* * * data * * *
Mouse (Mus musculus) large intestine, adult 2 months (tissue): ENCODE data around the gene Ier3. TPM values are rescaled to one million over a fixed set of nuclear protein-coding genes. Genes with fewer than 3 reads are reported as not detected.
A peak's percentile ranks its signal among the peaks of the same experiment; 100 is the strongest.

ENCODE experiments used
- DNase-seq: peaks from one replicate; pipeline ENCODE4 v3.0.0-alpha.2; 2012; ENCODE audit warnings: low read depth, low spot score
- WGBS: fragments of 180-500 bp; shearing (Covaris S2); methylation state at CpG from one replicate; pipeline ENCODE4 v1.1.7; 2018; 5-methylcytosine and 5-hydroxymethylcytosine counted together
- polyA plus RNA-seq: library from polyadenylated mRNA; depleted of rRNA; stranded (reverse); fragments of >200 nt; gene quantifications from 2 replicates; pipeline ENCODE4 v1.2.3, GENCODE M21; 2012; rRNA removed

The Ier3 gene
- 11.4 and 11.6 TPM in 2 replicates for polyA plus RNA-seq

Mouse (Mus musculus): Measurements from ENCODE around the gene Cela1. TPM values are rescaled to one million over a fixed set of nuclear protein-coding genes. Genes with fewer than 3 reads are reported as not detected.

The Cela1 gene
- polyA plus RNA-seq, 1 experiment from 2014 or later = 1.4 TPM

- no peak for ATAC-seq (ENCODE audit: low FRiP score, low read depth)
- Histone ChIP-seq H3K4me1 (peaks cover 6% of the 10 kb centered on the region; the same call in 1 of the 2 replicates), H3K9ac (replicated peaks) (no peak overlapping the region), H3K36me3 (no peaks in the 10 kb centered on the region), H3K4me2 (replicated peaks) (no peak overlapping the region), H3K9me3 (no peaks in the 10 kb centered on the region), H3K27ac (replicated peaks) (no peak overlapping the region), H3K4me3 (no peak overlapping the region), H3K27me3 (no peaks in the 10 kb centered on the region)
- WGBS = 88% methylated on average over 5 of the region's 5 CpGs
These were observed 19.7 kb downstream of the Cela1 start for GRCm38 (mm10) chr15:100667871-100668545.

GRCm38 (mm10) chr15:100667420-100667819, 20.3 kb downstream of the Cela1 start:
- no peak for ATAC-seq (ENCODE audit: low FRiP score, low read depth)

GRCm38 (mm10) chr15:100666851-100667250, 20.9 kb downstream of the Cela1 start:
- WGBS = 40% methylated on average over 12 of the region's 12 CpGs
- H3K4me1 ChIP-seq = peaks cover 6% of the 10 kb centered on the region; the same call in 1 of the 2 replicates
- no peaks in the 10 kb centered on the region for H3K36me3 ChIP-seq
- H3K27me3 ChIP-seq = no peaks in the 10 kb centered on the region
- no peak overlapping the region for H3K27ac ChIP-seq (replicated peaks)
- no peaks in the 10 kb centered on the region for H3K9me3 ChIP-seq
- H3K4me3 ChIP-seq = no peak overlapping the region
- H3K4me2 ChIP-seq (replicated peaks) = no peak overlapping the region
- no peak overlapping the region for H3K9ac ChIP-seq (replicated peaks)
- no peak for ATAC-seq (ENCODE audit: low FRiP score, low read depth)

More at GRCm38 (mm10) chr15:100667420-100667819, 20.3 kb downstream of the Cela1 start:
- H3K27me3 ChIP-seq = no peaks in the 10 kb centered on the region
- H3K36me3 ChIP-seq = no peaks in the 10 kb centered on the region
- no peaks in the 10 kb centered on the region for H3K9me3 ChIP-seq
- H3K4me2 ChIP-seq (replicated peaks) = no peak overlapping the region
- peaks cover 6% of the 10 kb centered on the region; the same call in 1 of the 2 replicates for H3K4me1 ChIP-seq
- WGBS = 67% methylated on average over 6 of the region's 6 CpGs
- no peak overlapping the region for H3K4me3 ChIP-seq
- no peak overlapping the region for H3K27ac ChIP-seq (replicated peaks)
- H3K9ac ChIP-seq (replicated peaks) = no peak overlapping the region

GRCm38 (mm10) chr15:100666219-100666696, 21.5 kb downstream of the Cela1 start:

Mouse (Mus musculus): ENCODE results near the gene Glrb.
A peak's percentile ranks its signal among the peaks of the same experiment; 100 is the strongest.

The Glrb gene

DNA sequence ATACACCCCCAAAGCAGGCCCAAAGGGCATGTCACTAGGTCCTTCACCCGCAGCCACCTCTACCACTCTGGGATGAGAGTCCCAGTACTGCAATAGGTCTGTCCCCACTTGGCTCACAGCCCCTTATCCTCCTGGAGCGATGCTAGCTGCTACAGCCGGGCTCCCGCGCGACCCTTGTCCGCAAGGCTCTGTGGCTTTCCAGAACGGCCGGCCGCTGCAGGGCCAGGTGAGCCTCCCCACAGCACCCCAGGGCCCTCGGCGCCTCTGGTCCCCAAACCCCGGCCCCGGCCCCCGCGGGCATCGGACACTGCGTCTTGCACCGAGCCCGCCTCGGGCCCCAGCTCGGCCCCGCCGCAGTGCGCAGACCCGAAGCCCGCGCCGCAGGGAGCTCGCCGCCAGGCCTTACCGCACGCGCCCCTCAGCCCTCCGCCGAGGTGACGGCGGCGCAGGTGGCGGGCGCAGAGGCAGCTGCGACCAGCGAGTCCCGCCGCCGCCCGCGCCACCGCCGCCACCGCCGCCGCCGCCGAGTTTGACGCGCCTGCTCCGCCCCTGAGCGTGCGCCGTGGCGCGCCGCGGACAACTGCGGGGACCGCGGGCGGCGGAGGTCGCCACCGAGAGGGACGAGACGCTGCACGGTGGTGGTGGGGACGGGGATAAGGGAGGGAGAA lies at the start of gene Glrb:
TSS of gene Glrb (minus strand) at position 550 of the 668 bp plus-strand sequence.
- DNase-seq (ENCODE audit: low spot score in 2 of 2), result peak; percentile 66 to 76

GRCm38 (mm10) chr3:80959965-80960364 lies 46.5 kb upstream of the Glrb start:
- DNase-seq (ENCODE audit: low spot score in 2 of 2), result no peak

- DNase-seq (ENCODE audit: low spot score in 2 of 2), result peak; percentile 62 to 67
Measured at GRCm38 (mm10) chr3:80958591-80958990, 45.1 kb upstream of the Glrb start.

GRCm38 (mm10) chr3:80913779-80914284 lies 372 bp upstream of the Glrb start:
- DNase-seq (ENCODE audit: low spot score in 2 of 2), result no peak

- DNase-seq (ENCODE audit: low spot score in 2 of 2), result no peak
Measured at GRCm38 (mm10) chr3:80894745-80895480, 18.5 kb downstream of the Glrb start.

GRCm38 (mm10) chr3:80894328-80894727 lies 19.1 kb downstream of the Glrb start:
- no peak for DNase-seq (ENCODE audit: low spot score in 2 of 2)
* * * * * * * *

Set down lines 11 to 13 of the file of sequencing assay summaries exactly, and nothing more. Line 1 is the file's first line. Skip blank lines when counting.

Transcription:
- polyA plus RNA-seq, 1 experiment from 2014 or later = 1.4 TPM

- no peak for ATAC-seq (ENCODE audit: low FRiP score, low read depth)
- Histone ChIP-seq H3K4me1 (peaks cover 6% of the 10 kb centered on the region; the same call in 1 of the 2 replicates), H3K9ac (replicated peaks) (no peak overlapping the region), H3K36me3 (no peaks in the 10 kb centered on the region), H3K4me2 (replicated peaks) (no peak overlapping the region), H3K9me3 (no peaks in the 10 kb centered on the region), H3K27ac (replicated peaks) (no peak overlapping the region), H3K4me3 (no peak overlapping the region), H3K27me3 (no peaks in the 10 kb centered on the region)